To me, the current SST and sea level pressure patterns in the Atlantic might best be described as mixed/neutral, with a slight, yet sloppy, positive bias, when considering all of the competing AMO definitions most experts consider. Thus, if my own take on this 'hot topic' (see what I did there?) is right, the AMO should at the very least not have a suppressing effect heading into the peak Atlantic hurricane months of August-September-October, and could, potentially, be supportive of development.

Medium-term Patterns

So with the longer-term state of the AMO still a bit up in the air, although probably not yet negative, what can be said of current trends and forecast conditions for the rest of the season. Here's where things really start to get interesting... I am just cutting and pasting a series of tweets or stories from a variety of experts for your consideration.

With regard to the Saharan Air Layer (dry, dusty, convection-inhibiting low to mid-level air from Africa that travels west across the Atlantic), after a much above average spring, SAL has been running very low so far this summer (h/t Michael Lowry)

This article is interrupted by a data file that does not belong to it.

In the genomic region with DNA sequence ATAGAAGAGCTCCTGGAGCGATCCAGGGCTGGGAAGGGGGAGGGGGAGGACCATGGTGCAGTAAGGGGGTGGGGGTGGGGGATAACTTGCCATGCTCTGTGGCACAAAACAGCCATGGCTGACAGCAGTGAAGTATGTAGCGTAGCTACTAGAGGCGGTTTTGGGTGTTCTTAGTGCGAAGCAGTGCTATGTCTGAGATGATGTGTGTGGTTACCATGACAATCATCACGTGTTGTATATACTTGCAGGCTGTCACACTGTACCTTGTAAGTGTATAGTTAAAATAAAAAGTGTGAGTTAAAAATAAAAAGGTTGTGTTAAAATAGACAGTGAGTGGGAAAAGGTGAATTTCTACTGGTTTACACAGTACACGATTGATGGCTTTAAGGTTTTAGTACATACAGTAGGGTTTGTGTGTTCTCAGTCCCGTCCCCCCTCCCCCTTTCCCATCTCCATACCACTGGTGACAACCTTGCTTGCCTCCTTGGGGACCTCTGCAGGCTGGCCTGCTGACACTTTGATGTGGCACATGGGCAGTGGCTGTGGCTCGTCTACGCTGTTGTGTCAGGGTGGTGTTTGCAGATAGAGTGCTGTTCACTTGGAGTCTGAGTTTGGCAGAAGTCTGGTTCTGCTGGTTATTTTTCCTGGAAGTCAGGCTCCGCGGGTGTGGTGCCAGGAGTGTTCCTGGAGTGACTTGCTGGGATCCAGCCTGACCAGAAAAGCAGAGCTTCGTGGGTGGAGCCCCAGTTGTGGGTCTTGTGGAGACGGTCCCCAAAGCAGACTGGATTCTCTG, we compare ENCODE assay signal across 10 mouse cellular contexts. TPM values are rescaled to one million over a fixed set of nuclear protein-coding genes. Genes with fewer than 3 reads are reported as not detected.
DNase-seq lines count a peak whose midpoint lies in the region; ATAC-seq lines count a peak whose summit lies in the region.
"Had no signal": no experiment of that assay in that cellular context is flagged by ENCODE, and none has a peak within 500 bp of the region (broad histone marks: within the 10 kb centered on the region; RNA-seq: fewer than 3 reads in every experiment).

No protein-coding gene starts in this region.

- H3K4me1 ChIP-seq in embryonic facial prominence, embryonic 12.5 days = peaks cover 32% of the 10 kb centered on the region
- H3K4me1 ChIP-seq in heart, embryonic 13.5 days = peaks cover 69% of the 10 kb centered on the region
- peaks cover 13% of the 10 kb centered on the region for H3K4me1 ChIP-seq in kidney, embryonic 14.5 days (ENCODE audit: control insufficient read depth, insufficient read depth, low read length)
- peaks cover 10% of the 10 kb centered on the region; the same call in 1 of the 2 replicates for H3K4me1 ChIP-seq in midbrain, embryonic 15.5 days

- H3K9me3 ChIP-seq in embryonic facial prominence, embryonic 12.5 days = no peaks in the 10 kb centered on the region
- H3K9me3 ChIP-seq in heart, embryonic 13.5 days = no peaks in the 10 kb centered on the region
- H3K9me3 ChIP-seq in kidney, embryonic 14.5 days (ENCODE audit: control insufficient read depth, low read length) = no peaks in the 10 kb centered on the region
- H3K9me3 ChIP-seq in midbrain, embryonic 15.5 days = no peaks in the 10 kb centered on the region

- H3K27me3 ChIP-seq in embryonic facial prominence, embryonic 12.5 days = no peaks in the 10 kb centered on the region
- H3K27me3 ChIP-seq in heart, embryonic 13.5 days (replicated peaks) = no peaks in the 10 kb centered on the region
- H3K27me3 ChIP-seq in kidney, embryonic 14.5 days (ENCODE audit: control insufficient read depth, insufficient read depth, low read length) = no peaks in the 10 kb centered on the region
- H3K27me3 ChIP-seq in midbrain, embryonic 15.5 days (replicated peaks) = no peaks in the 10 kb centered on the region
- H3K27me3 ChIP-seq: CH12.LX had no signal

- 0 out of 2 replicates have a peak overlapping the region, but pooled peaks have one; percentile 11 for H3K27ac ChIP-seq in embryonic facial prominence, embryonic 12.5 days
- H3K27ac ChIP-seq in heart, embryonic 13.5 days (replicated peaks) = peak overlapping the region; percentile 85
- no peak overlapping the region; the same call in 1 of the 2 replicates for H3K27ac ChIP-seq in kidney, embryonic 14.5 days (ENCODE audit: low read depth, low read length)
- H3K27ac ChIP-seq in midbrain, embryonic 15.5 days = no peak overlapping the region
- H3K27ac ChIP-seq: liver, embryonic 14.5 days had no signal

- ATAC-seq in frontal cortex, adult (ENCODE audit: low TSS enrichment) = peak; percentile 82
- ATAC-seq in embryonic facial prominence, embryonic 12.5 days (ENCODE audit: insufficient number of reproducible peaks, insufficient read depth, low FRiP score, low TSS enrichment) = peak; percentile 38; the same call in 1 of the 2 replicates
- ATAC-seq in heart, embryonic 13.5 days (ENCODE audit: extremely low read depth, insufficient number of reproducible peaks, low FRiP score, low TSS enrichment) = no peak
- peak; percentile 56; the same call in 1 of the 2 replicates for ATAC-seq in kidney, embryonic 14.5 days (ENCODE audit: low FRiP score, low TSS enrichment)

JMA's forecast precipitation anomaly for peak Atlantic hurricane months suggest an active Aug-Oct in the tropics, as well as potentially along the US south and east coasts. (h/t Ben Noll)

SSTAs in the Main Development Region (and elsewhere) in the Atlantic have definitely been trending up this year (compare with 2014 and 2015!) .. Source: Michael Lowry

Potential for a peak hurricane season with below normal shear values across the MDR per JMA forecast. Source: Ben Noll

Two other factors that are outsized contributors to Atlantic hurricane seasons are ENSO and Atlantic MDR sea level pressure anomalies.